In Defence Of The 1970s

The 70’s was something of a tumultuous decade. This isn’t going to be about politics, thankfully, but the music scene changed in such drastic fashion across the decade that it seems art in this case imitated life.

As previously discussed here Heavy Metal was born in this decade. The 13th of February saw the release of Black Sabbath and a new genre was born. Well almost. There was a bit more to it, isn’t there always, but it was in stark contrast to some of the other releases of the year and the decade. How stark are we talking? The very first number one of the decade was actually a carry over from when it first hit the top spot on 20th December 1969 so it held the honour of being the last number one of the 60s and the first number one of the 70s. For the purposes of the argument we’re using the UK singles chart here. There was obviously cross pollination across the Atlantic but not in the same way that it is today with the proliferation of music streaming services. Anyway I’m sure you’re wanting to know what the number one was. 

It was “Two Little Boys” by Rolf Harris. The benefit of hindsight gives this an air of abject disappointment to say the very least. We left one of the most influential decades of the century with that as our favoured song. I’m not angry Britain, I’m just disappointed. Incidentally it wasn’t one of those flash in the pan efforts either. It was number one for six weeks for crying out loud.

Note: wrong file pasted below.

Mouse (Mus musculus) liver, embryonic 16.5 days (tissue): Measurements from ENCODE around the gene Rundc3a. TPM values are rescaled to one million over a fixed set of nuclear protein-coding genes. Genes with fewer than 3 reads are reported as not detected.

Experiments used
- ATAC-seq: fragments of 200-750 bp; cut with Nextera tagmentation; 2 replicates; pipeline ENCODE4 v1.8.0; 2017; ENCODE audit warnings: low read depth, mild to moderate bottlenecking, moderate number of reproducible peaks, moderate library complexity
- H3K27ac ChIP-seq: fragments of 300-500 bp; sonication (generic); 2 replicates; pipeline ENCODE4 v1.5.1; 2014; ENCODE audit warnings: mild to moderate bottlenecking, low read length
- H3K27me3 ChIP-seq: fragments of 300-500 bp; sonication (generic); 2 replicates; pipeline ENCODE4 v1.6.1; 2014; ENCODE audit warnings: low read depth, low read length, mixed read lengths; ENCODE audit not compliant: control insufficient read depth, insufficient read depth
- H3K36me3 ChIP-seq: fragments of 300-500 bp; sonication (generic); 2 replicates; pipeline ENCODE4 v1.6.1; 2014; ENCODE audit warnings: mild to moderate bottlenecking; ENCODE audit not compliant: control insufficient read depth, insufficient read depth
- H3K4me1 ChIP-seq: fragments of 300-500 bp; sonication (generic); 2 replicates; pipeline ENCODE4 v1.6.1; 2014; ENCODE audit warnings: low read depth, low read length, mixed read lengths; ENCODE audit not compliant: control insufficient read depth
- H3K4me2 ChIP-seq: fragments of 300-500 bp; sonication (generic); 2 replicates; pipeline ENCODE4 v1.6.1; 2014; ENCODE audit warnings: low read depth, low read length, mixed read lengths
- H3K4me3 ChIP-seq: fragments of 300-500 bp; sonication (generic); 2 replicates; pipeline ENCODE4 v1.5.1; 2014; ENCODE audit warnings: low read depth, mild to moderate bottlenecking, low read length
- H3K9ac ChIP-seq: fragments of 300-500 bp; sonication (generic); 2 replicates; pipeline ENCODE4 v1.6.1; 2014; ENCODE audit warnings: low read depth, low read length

Could the decade have started under worse auspices? I don’t really want to plough the depths of that particular thought experiment so let us move on.

1970 alone gave us 15 number ones which were a mixed bag to say the least. We all know about “Two Little Boys” but we did get such stand out classics as “Bridge Over Troubled Water” from Simon and Garfunkel (3 weeks), “Voodoo Chile” by Jimi Hendrix (1 week) and “Spirit in the Sky” by Norman Greenbaum (2 weeks).  The quick mental mathematicians out there will have noted that those three singles together only managed the same number of weeks as “Two Little Boys”.  I’ll stop harping on about this eventually but that is nothing short of a scandal. Maybe the three day weeks were to stop people buying god awful singles. I digress. There was a rich tapestry of varying musical genres that have their origins in the 70s and if not strictly their origins, then their moment in the sun certainly. We got disco, glam rock, folk, heavy metal, pop, country, indie and punk. The list could go on and on if you properly delved into each number one and divined what subgenre it sat in but that is, as ever, an endeavour as boring as it is pointless.